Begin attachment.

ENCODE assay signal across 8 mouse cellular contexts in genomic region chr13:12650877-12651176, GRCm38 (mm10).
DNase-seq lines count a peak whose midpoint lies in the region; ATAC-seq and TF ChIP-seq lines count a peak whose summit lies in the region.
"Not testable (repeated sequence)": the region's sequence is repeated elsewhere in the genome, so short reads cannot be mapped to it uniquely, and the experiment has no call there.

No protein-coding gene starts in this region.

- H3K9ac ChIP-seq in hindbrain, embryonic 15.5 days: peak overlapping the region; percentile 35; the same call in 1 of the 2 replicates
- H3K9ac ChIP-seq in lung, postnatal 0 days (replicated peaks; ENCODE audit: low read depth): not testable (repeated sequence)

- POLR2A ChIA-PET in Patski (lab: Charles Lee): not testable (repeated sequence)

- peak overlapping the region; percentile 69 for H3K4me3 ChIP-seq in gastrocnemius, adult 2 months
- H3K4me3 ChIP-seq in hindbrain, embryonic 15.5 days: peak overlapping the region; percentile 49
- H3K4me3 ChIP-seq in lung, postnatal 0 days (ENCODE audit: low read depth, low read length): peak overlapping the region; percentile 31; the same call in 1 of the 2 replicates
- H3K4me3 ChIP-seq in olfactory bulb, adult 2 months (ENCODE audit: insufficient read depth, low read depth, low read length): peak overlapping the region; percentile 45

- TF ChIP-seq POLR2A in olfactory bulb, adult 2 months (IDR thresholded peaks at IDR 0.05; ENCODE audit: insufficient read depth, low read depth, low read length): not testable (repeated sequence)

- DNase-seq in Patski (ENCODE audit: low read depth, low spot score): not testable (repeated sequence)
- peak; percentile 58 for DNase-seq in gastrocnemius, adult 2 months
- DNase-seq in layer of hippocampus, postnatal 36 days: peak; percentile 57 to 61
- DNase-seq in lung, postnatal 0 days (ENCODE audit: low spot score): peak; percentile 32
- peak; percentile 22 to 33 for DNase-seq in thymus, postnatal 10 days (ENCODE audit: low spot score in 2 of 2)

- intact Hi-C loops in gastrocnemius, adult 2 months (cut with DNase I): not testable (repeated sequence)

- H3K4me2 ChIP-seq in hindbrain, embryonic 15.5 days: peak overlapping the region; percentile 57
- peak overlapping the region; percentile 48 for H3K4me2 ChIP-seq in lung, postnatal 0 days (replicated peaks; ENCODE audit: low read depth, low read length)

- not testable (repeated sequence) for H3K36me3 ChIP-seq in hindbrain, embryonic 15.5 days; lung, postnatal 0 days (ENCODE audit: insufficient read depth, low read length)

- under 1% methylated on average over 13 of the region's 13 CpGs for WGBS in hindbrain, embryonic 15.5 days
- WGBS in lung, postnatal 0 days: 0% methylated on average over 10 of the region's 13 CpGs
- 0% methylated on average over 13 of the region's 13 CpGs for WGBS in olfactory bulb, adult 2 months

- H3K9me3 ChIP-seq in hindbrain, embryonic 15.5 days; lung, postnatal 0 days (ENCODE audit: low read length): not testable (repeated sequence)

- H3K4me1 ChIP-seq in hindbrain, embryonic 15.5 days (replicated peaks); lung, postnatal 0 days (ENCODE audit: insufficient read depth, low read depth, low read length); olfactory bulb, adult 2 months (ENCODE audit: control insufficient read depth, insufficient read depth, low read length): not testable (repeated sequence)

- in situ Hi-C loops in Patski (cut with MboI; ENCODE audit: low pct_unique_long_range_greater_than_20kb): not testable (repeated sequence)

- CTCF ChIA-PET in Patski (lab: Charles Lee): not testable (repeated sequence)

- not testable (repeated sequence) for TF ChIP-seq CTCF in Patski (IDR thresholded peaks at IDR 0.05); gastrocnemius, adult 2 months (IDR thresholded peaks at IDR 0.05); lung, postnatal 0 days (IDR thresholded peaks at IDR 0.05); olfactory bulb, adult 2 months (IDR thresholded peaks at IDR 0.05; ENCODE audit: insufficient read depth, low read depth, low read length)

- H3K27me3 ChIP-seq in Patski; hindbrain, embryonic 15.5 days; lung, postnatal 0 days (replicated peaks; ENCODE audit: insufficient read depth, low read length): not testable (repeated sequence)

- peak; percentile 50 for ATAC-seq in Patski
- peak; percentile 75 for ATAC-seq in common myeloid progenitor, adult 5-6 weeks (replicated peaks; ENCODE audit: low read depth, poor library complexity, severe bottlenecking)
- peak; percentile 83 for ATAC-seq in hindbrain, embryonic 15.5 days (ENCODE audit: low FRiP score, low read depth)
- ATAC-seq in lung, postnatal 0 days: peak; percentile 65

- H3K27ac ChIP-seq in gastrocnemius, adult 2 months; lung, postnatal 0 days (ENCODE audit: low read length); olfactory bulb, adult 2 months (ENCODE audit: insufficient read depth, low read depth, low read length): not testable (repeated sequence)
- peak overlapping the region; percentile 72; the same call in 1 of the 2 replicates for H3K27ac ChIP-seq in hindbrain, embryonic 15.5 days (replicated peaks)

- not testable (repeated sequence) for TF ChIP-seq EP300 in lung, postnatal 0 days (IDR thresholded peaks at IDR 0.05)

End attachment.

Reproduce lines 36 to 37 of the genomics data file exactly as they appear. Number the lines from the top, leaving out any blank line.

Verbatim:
- peak overlapping the region; percentile 72; the same call in 1 of the 2 replicates for H3K27ac ChIP-seq in hindbrain, embryonic 15.5 days (replicated peaks)

- not testable (repeated sequence) for TF ChIP-seq EP300 in lung, postnatal 0 days (IDR thresholded peaks at IDR 0.05)